As the Central New Mexico Audubon Thursday Birders assembled in the parking area of the Ojito de S Antonio Open Space, a bird flew in and landed on a wire near the trailhead. As we began to focus our binoculars, it called – kideer – kideer – kideer, and I knew it was a Cassin’s Kingbird.
We saw movement in a piñon pine as we headed towards the meadow. It popped up, and we could see that it was a Juniper Titmouse. There were two of them.
Further along, an Ash-throated Flycatcher landed on a snag. It looked so perky as it perused for an insect, and then it was off flashing its rusty brown tail.The meadow and vestiges of an apple orchard was alive with bird activity. A Spotted Towhee sang its heart out from a bare snag. It was the first of six that we encountered on our walk through the Open Space.
Pine Siskins called from a conifer, and then flew off to the next tree. A male Black-headed Grosbeak flew in and tried to drown out the siskins with its song. A pair of Western Tanagers flew in.
“I have seen Western Tanagers every place I have gone to bird in the past two weeks,” I commented. Indeed, this appears to have been an irruptive year for this species as the flood through central New Mexico while headed north. This pair may well have arrived at their destination, since Western Tanagers nest in this Open Space.
“Look up on top of that ponderosa,” someone pointed. Three Cedar Waxwings had stopped to scan the area before taking off. Western Scrub Jays seemed to bounce off of tree branches as they popped back and forth.A flycatcher careened in and perched precariously on the end of a twig. It remained in one location long enough for us to determine that it was an Olive-sided Flycatcher, rather than a Western Wood Peewee. About the time we felt comfortable with our identification, a pewee landed across the trail to give a comparison.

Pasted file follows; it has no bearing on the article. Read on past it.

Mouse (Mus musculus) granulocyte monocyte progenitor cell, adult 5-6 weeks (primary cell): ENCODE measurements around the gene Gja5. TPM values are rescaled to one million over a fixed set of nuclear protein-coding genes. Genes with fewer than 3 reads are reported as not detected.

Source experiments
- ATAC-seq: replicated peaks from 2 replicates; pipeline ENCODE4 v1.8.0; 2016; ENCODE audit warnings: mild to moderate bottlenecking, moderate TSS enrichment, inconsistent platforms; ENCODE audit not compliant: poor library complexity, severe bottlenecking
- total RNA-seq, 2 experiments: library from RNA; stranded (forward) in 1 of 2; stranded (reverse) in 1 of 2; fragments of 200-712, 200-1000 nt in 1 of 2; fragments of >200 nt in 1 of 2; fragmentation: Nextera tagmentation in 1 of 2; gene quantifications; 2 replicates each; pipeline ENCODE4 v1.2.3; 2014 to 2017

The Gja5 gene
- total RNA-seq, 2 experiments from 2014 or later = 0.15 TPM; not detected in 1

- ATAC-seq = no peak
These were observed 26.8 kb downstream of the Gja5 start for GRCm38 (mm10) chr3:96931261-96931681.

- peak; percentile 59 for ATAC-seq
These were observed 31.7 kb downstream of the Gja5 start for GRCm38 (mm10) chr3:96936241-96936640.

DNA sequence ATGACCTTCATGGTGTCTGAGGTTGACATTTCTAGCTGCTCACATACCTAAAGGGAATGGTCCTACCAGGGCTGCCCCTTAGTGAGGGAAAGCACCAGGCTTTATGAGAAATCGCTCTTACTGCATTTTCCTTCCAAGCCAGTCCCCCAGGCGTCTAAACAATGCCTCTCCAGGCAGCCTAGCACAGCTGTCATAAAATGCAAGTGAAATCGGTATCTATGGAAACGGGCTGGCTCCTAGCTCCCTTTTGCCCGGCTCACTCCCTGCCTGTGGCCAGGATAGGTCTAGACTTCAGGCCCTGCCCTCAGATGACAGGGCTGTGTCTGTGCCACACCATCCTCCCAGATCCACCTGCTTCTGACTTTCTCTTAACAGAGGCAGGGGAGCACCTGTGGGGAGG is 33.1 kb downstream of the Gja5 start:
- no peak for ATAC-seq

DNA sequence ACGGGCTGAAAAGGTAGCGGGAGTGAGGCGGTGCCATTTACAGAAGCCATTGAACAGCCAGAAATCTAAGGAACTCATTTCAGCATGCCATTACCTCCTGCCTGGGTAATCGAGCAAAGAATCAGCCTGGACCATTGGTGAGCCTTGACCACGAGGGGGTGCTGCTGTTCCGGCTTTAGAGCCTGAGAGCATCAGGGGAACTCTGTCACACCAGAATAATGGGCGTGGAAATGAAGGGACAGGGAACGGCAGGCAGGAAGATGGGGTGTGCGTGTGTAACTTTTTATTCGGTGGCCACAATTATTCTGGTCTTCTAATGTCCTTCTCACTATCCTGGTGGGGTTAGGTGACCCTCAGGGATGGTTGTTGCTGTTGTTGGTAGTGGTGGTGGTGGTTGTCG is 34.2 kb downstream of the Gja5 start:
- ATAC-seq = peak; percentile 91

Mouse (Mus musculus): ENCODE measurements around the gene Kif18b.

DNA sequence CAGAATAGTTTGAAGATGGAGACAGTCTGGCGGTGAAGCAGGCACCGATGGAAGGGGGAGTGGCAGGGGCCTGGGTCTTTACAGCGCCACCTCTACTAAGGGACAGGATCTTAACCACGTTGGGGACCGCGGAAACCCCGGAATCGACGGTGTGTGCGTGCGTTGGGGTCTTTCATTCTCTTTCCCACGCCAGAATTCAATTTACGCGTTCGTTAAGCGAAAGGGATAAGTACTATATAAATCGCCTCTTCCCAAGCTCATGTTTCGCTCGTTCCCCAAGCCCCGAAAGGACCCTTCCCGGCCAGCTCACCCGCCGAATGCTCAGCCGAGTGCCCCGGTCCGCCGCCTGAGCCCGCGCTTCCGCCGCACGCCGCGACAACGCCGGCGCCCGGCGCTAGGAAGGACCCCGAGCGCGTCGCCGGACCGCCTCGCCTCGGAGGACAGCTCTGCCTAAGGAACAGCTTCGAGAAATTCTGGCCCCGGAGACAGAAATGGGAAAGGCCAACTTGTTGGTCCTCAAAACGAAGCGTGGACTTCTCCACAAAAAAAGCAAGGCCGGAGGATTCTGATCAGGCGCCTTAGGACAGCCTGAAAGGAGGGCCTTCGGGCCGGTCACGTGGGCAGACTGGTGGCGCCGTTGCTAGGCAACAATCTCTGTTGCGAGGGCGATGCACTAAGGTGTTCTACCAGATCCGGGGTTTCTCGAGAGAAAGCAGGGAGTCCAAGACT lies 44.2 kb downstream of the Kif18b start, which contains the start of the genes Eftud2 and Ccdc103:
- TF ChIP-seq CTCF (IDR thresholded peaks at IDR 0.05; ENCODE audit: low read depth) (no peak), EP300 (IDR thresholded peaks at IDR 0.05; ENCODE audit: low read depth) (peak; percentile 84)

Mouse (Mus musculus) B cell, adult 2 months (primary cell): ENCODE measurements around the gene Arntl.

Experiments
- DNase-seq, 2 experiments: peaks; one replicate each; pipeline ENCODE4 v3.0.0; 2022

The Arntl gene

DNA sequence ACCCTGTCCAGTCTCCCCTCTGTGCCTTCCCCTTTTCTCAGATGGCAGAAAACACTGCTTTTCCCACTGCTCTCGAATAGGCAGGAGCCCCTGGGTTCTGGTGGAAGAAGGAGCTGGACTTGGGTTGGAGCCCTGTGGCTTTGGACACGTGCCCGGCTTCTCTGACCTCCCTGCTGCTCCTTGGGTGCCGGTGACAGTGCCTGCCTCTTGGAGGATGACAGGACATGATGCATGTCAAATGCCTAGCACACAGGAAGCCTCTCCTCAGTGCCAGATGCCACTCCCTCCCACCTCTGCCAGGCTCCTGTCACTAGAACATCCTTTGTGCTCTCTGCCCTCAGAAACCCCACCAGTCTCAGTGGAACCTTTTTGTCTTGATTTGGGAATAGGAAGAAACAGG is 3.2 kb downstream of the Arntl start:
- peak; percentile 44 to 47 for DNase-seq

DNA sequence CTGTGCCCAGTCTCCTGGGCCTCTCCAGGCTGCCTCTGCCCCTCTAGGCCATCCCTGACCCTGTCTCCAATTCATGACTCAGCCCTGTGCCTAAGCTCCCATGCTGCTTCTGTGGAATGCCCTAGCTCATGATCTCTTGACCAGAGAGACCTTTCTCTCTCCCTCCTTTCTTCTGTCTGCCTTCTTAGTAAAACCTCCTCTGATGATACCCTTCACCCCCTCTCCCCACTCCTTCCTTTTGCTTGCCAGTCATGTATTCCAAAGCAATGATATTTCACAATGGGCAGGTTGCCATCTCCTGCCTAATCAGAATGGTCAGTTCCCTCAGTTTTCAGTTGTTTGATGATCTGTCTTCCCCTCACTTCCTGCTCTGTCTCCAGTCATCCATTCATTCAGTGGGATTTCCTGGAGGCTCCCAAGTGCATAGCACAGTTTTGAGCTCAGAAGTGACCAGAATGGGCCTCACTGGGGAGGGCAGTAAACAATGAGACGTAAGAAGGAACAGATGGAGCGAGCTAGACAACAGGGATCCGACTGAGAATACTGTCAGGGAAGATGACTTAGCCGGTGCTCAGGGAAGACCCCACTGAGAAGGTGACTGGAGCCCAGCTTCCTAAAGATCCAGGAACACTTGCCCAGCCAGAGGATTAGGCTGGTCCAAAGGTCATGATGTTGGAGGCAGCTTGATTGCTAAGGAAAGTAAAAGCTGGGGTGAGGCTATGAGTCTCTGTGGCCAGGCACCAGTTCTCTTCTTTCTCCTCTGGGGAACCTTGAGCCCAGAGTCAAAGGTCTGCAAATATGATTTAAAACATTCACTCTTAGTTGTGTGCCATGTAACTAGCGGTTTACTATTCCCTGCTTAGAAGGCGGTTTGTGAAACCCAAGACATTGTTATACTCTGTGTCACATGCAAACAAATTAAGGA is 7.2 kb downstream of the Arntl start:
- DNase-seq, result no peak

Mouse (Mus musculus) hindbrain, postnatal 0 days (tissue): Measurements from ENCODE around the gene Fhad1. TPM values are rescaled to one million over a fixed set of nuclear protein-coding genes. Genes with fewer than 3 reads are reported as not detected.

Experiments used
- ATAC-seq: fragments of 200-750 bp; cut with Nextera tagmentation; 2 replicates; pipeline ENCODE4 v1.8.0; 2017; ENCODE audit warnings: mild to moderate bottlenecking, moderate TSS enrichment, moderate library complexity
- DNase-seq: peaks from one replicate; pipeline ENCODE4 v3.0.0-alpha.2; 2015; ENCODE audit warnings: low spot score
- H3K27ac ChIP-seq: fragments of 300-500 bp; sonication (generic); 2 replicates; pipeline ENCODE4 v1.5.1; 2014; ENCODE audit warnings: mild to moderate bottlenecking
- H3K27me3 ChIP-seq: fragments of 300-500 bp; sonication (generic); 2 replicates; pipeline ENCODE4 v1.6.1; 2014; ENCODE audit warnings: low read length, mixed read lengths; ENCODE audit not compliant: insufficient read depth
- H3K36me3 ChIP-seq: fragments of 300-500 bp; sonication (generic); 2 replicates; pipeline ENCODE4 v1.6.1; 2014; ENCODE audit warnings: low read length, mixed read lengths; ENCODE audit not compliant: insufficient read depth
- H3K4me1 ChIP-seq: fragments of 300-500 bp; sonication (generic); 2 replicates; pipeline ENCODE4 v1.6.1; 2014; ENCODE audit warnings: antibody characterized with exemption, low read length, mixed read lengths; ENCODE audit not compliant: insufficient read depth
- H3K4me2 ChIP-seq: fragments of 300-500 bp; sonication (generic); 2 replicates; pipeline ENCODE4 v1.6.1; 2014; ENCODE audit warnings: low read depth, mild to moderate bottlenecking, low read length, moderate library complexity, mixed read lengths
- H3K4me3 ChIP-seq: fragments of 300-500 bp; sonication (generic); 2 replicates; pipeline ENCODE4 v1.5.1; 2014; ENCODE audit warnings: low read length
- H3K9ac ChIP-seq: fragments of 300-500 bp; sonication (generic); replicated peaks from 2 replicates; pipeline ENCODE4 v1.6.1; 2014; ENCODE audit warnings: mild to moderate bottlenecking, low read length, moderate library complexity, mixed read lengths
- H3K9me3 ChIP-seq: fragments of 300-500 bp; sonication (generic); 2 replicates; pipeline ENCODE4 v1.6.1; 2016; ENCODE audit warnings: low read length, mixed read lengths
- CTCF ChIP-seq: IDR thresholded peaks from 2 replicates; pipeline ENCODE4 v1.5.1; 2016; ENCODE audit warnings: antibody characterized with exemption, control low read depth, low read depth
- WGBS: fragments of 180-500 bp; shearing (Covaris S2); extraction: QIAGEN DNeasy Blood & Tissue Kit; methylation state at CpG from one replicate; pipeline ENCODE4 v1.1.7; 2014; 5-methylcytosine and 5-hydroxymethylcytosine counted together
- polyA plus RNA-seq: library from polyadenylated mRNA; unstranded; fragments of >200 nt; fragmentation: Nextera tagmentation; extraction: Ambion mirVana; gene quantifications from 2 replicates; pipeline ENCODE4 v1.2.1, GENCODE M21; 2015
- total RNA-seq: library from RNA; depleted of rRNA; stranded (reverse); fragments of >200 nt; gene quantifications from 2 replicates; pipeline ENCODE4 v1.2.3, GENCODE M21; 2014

Some caught a glimpse of a pair of Black-throated Gray Warblers before they darted off. A resident of pinon-juniper habitat at this elevation, this is one of the few locations in central New Mexico to be able to see one. A Virginia’s Warbler flitted in the same area.
“I hear a Warbling Vireo calling,” Rebecca stated. We never saw it.As we headed up the path towards the large willow, I checked the edges of the road to see if poison ivy plants had started sprouting. They had and provided an opportunity for everyone to see what this plant looks like before it leafs out.
Some of us headed further into the Open Space to explore the piñon- juniper habitat. More towhees and a calling Bewick’s Wren.
As we headed back, someone signaled that there was a Cooper’s Hawk at the acequia. It jumped up and down several times, and then flew up into a tree towards what looked like a possible nest. While the Cooper’s Hawks in the bosque are already incubating and those who have nested in Albuquerque’s parks already have chicks, those at this elevation are just beginning the nesting cycle.
When we got back to the south end of the riparian area, the Black-throated Gray Warblers were back – and this time I got to see them. Perhaps they are starting a nest.
As I passed the marshy pond, I heard a wining noise, and then saw movement. I followed it with my binoculars to assure myself that it was a Blue-gray Gnatcatcher.
Madelyn had her camera pointed into a juniper. Puzzled, several of us gathered around to see what she was photographing. A female Broad-tailed Hummingbird darted in and out, reluctant to return to her nest. People waving their hands and pointing evidently upset her, so we edged away. When I glanced back after walking a ways, she had returned and sat on her tiny nest – unfortunately, situated on a low branch that overhangs the path.
It was definitely nesting season. We had experienced territorial singing and potential nest building, as well as glimpsing those that were still on their way to their nesting grounds.